Robert Beveridge's Reviews > Rose

Rose by Li-Young Lee
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Feb 20, 2008

it was amazing
bookshelves: search-ohio, finished, best-i-read-2008-edition
Read in March, 2008

Li-Young Lee, Rose (Boa Editions, 1986)

I am a longtime fan of Li-Young Lee's work, but I somehow never got round to reading Rose, his first book, until now. Sometimes going back and reading the first published work of an author is interesting in that you can see how s/he developed over the years (this is reviewer-code for “man, this book is not nearly as good as I was expecting”); such is not at all the case with Lee, whose first pieces are just as polished, professional, and deeply absorbing as his most recent work:

“From laden boughs, from hands,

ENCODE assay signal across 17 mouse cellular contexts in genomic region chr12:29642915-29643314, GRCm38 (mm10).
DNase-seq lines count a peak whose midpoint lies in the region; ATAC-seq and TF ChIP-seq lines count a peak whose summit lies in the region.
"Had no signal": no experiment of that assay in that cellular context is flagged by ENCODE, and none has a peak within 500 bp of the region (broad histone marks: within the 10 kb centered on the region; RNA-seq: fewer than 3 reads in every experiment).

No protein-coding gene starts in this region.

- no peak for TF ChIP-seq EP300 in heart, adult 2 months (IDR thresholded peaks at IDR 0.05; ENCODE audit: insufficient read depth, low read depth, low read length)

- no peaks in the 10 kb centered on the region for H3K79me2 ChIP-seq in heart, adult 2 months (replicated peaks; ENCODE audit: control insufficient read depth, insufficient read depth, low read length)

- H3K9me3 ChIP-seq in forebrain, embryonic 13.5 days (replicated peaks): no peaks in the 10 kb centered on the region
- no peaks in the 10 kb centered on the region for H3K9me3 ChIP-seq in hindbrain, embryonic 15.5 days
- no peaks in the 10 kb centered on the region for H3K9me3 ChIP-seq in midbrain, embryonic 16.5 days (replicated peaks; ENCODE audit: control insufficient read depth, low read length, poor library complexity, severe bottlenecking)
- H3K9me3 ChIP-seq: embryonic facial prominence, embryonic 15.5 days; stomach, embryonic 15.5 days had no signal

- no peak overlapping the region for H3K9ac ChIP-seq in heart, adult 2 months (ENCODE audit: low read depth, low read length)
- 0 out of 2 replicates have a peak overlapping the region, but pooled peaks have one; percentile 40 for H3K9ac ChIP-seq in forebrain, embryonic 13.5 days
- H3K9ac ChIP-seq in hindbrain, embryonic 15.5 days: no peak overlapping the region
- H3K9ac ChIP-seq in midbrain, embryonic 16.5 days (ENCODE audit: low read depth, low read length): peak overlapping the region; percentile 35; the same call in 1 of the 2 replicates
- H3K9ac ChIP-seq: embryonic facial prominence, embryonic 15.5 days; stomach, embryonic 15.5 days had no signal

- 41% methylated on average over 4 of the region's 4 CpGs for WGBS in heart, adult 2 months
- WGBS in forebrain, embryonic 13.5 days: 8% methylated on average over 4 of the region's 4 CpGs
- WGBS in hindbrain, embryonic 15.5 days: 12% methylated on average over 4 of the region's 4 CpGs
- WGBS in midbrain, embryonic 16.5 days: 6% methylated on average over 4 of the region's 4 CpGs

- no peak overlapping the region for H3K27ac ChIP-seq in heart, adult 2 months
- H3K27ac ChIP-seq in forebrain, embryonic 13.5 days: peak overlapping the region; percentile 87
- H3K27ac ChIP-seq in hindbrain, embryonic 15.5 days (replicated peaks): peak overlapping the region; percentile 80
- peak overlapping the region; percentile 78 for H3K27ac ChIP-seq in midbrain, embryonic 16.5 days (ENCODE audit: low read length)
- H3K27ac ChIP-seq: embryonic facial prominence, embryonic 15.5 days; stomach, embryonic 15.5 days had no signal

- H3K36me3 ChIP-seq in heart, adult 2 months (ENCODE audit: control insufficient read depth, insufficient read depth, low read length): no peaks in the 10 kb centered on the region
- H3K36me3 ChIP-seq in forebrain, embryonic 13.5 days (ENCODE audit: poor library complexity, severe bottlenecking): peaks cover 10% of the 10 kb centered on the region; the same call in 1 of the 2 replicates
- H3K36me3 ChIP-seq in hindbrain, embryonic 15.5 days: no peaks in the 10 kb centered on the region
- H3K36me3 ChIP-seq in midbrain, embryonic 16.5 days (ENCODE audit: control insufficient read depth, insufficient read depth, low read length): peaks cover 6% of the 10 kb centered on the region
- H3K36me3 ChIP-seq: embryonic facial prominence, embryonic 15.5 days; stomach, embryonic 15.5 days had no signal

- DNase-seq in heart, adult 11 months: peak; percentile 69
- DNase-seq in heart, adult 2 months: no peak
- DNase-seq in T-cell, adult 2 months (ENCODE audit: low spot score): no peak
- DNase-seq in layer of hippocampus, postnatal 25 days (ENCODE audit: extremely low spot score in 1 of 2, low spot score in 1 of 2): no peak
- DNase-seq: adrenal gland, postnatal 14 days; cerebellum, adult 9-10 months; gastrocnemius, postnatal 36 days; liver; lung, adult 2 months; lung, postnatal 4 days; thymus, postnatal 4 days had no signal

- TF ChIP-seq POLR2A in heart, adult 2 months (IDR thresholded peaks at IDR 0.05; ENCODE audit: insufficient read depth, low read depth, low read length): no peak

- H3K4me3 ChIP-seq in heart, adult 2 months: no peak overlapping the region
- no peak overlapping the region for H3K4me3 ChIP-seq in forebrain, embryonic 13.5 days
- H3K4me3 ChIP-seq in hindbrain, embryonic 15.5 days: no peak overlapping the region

from sweet fellowship in the bins,
comes nectar at the roadside, succulent
peaches we devour, dusty skin and all,
comes the familiar dust of summer, dust we eat.

O, to take what we love inside,
to carry within us an orchard, to eat
not only the skin, but the shade,
not only the sugar, but the days, to hold
the fruit in our hands, adore it, then bite into
the round jubilance of peach.”
(”From Blossoms”)

Li-Young Lee is a fabulous poet, and if you haven't yet discovered his work, I can't recommend strongly enough that you seek him out as soon as possible. A true poetic treasure. **** ½
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